• I also might have just been nauseous because of all the sweet stuff I ingested. Powerbar Perform, BonkBreakers, Honey Stinger waffles and GU are all great, but definitely very sweet.

IMG_4235Whatever it was my rotation of a little sports drink, some water with a salt tab and water with GU, plus a slice of orange around mile 6, seemed to do the trick. I don’t remember when, but the nausea subsided and I just focused on chipping away at each mile.

My last lesson learned is try to figure out where the port-a-potties are. I waited at one for almost 3 minutes before continuing on the run, and seriously contemplated peeing my pants (yes, I’m dead serious), just to find another bathroom just 1 mile away!


Even with the nausea and “all that walking,” I still managed to finish this half marathon in 2:29:25, faster than all but one of my previous half marathons!

What lessons have your triathlon runs taught you?

Add your stories below and join us next week when we tackle triathlon nutrition!

  1. Congrats on your great finish! I am currently training for a sprint triathlon and half marathon although no where near as intense as an Ironman, I am happy to see your run walk ratio. I have a bad back so sometimes I need to walk to ease up the pain and seeing other people do it makes me not feel as weak as I sometimes do. Good luck in all of your training!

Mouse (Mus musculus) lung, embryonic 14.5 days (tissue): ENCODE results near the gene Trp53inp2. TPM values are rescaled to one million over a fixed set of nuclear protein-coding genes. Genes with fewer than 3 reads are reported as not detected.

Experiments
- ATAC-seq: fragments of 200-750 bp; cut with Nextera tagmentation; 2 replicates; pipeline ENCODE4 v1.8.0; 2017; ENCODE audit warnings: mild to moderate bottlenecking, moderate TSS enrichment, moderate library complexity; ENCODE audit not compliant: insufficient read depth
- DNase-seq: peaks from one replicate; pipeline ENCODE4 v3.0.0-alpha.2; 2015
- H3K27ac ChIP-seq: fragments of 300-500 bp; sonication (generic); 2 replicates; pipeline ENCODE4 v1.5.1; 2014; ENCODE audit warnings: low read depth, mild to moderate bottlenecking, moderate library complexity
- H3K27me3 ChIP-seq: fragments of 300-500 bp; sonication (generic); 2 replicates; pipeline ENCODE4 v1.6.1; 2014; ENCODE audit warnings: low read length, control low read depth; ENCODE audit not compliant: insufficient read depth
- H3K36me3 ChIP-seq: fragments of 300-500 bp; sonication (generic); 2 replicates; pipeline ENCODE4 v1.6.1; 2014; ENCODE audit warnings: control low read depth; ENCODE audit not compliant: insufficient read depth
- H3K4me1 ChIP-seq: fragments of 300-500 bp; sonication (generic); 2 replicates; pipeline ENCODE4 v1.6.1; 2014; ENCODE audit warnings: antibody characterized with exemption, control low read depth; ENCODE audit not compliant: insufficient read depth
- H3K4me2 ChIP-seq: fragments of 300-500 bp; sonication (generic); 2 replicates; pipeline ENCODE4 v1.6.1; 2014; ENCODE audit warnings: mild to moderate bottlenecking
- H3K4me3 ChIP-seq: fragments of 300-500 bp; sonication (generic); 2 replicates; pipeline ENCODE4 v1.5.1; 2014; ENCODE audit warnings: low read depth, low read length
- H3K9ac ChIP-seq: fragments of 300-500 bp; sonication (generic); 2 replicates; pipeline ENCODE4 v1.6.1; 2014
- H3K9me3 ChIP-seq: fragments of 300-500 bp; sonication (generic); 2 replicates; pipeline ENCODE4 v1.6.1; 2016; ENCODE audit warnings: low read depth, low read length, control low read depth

• Thank you!! And yes! I used to feel weak about the run/walk, but seeing myself finish stronger than previous races where I tried to run the whole thing, I now totally see the benefit! On a 4:1, I’m still running 80% of the race! Have fun with the sprint and half marathon!

  2. You did awesome! My run was faster than I expected too. I walked through every water stop and walked a bit on the hills on the second trip out to the turn around, but even with the walking I turned in a decent run time. At that point in the race I think those short walk breaks really helped keep my legs feeling ready for more miles.

    • Yes, those walk breaks totally helped and I was surprised how fast I managed to finish the run even with all the walking! Hope you had a fantastic race too Lauren! 🙂

  3. I was just thinking “how fitting” and then you said it yourself. I find the run/walk option so interesting. I am someone who finds it very difficult to pick back up running after walking intervals–I think that it would take practice for me. Love you laces charm 🙂 I think it is the small things like that (and portapotties, and nutrition) that get us through. Because especially at the end of such an event as this, we need our brain to push us over our body.
    Fantastic job, Gabi! ON TO IRONMAN

    • Thanks Suz! I love how supportive you are of my ironman journey. You’re the best! The run/walk takes practice and that’s why all of our long runs are run/walk. If you’re body knows the plan it’ll do much better than if you just decide to walk during the race. 🙂